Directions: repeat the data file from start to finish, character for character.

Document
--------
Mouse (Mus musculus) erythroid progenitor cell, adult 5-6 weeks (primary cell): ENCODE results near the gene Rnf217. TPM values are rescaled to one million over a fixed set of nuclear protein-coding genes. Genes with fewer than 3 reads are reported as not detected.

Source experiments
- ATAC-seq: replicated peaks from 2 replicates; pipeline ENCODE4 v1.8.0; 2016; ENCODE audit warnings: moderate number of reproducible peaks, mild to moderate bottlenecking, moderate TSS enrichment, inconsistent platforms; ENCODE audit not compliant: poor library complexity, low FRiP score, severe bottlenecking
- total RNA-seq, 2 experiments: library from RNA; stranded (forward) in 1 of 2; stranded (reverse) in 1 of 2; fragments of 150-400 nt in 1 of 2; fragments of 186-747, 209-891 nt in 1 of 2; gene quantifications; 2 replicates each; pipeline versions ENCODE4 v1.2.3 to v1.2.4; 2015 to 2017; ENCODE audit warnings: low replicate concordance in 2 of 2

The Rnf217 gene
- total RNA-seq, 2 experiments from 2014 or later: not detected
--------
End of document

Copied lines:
Mouse (Mus musculus) erythroid progenitor cell, adult 5-6 weeks (primary cell): ENCODE results near the gene Rnf217. TPM values are rescaled to one million over a fixed set of nuclear protein-coding genes. Genes with fewer than 3 reads are reported as not detected.

Source experiments
- ATAC-seq: replicated peaks from 2 replicates; pipeline ENCODE4 v1.8.0; 2016; ENCODE audit warnings: moderate number of reproducible peaks, mild to moderate bottlenecking, moderate TSS enrichment, inconsistent platforms; ENCODE audit not compliant: poor library complexity, low FRiP score, severe bottlenecking
- total RNA-seq, 2 experiments: library from RNA; stranded (forward) in 1 of 2; stranded (reverse) in 1 of 2; fragments of 150-400 nt in 1 of 2; fragments of 186-747, 209-891 nt in 1 of 2; gene quantifications; 2 replicates each; pipeline versions ENCODE4 v1.2.3 to v1.2.4; 2015 to 2017; ENCODE audit warnings: low replicate concordance in 2 of 2

The Rnf217 gene
- total RNA-seq, 2 experiments from 2014 or later: not detected